Called to deep hope

Catching a glimpse into the end of the story

March 30, 2022 | Feature | Volume 26 Issue 7
Mark Diller Harder | Special to Canadian Mennonite
(Photo used with permission by Merri-Lee Metzger)

Mary Magdalene couldn’t have known the end of the story—how things would turn out. How could she?

She, and the rest of the disciples, were no different from the rest of us. The future is cloudy at best. We don’t know what the next day will hold. Back then, no one saw the resurrection coming. Today, we see the signs, looking back at that first Easter, hearing the story of that morning through the voice of the gospel writers. It is all right there, but hidden in plain view—the empty tomb, the linen wrappings lying there, the angels, Jesus himself standing before Mary.

Even before this, Jesus had told the disciples that he would die and in three days be raised from the dead. But Mary could not see it; she could not put it all together.

All Mary knows is where she needs to be in that moment. So, it is no surprise that early in the morning she is at the tomb weeping for the Jesus she loved, caring for his memory and for his body by bringing spices. She is living moment by moment and doing what she can to hold on to the hope she had experienced through her living encounters with Jesus, the embodiment of good news.

How could she even imagine the end of the story standing right in front of her? Not until Jesus called her by name did everything suddenly come into focus, move from hope to reality, from sadness to utter joy. Even then, Mary could not hold on to Jesus, but she could tell the others and share this good news and the transformational power of God. Through the Resurrection of Jesus, Mary was called to a deep living and a deep hope.

On this Easter morning, an Easter after a tough and trying year, we celebrate the Resurrection of Jesus; we join Mary in the call to deep hope and deep living, and we proclaim our trust in the end of the story.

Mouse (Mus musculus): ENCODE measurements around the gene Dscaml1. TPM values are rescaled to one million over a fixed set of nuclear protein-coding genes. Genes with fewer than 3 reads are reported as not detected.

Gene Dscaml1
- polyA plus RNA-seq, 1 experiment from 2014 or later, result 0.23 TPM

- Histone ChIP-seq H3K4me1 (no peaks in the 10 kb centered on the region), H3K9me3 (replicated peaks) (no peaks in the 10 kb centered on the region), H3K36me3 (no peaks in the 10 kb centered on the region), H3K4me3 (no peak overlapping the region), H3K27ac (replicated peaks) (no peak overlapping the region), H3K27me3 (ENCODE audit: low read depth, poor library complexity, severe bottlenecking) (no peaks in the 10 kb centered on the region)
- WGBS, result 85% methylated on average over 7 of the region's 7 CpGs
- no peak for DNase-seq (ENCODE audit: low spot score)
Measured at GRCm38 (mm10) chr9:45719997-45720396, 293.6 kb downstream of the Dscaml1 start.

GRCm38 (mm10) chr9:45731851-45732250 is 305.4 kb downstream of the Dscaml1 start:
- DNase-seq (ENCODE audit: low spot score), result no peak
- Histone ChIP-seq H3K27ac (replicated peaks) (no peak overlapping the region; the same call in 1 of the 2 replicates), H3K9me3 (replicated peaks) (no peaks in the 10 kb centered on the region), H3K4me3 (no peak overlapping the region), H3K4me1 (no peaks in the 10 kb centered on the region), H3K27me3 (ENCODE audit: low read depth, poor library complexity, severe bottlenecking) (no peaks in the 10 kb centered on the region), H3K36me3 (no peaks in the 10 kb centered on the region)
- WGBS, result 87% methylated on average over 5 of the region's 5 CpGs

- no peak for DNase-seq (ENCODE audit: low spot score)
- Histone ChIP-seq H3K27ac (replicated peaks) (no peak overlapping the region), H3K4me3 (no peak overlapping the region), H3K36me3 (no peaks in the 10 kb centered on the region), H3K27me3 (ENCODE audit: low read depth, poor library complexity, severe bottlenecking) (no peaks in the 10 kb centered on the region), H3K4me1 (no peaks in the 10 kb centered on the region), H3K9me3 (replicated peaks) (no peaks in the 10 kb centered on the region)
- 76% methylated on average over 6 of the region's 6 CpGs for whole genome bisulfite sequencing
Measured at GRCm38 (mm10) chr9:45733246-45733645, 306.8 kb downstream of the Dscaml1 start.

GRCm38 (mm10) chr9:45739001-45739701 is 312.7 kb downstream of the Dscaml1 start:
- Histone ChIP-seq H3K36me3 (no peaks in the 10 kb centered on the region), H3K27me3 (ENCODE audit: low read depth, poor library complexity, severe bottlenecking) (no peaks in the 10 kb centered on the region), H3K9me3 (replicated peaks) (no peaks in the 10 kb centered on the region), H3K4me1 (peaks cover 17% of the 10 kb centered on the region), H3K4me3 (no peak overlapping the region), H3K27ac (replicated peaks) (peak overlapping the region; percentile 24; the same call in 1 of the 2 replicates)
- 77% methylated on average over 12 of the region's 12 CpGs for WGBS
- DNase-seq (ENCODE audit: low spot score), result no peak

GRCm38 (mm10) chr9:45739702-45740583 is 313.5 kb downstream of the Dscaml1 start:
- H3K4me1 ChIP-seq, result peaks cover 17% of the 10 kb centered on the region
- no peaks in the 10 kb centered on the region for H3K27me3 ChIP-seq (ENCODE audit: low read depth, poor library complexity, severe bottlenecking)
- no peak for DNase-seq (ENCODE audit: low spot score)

A story of hope

During the Vietnam War, James Stockdale served as a vice admiral and aviator in the United States navy. On Sept. 9, 1965, his plane was shot down in North Vietnam and he was captured by the Viet Cong. They held him for seven-and-a-half years in the brutal Hoa Lo Prison or “Hanoi Hilton” as the American prisoners of war called it.

There, Stockdale endured solitary isolation, torture, beatings, broken bones and unimaginable suffering. He also became a leader among the POWs. Somehow, he endured those years, was released and went on to a full career back in the United States.

Stockdale was once asked how he survived those difficult circumstances. This is what he said: “I never lost faith in the end of the story. I never doubted not only that I would get out, but also that I would prevail in the end and turn the experience into the defining event of my life, which, in retrospect, I would not trade.”

The interviewer then asked who didn’t make it out. “Oh, that’s easy,” said Stockdale. “The optimists. Oh, they were the ones who said, ‘We’re going to be out by Christmas.’ And Christmas would come, and Christmas would go. Then they’d say, ‘We’re going to be out by Easter.’ And Easter would come, and Easter would go. And then Thanksgiving, and then it would be Christmas again. And they died of a broken heart.”

Stockdale saw this as an important lesson. “You must never confuse faith that you will prevail in the end—which you can never afford to lose—with the discipline to confront the most brutal facts of your current reality, whatever they might be.”

This attitude has been called the “Stockdale Paradox”—living day to day, in the moment, in full reality, but holding onto hope for the end of the story.

I first heard about the Stockdale Paradox from consultant Betty Pries, who shared it with a group of pastors in a session on what it means for us as church and society living during the COVID-19 pandemic.

She used this story to ask about how we were doing in that day-to-day basis, despite all the pandemic challenges. But she went on to ask how we are also holding onto the end of the story, not knowing when and how the pandemic might end, but also holding onto that larger story of God and the kingdom of God promised—something already here and yet to come.

Called to mystical hope

Betty drew on the writings of Christian author Cynthia Bourgeault and her book, Mystical Hope: Trusting in the Mercy of God.

So often we have what is called “outcome hope”—we hope for a very particular outcome in the future, and we need things to turn out that way for us to be happy. It is like that false optimism Stockdale talked about. Then, when things do not turn out how we had hoped, when it is a different outcome, we become unglued.